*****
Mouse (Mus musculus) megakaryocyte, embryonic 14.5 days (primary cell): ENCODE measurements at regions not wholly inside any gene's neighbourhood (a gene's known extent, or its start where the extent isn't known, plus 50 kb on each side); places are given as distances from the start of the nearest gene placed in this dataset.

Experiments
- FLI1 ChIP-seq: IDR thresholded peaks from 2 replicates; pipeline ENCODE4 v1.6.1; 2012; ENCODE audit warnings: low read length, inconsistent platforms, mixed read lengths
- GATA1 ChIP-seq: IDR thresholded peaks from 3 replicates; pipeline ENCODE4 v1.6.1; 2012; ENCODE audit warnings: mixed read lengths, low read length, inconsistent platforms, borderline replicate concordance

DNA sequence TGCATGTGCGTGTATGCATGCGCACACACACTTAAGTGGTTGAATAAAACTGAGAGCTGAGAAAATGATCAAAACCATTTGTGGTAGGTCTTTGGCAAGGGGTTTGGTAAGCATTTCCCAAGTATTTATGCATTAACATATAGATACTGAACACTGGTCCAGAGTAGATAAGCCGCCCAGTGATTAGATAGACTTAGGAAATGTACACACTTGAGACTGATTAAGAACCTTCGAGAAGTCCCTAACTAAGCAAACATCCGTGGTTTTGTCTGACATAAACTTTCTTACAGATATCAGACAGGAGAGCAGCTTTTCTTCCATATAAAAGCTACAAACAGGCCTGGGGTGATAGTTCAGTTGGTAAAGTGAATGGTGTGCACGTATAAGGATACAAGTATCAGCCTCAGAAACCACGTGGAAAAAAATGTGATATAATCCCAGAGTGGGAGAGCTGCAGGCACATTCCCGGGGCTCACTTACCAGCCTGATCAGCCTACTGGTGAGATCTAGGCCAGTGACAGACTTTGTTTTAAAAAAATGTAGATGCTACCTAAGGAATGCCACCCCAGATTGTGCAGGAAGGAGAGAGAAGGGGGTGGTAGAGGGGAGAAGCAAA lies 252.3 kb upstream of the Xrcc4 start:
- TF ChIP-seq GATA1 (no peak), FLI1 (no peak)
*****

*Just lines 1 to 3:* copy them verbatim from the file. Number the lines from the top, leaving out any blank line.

Mouse (Mus musculus) megakaryocyte, embryonic 14.5 days (primary cell): ENCODE measurements at regions not wholly inside any gene's neighbourhood (a gene's known extent, or its start where the extent isn't known, plus 50 kb on each side); places are given as distances from the start of the nearest gene placed in this dataset.

Experiments
- FLI1 ChIP-seq: IDR thresholded peaks from 2 replicates; pipeline ENCODE4 v1.6.1; 2012; ENCODE audit warnings: low read length, inconsistent platforms, mixed read lengths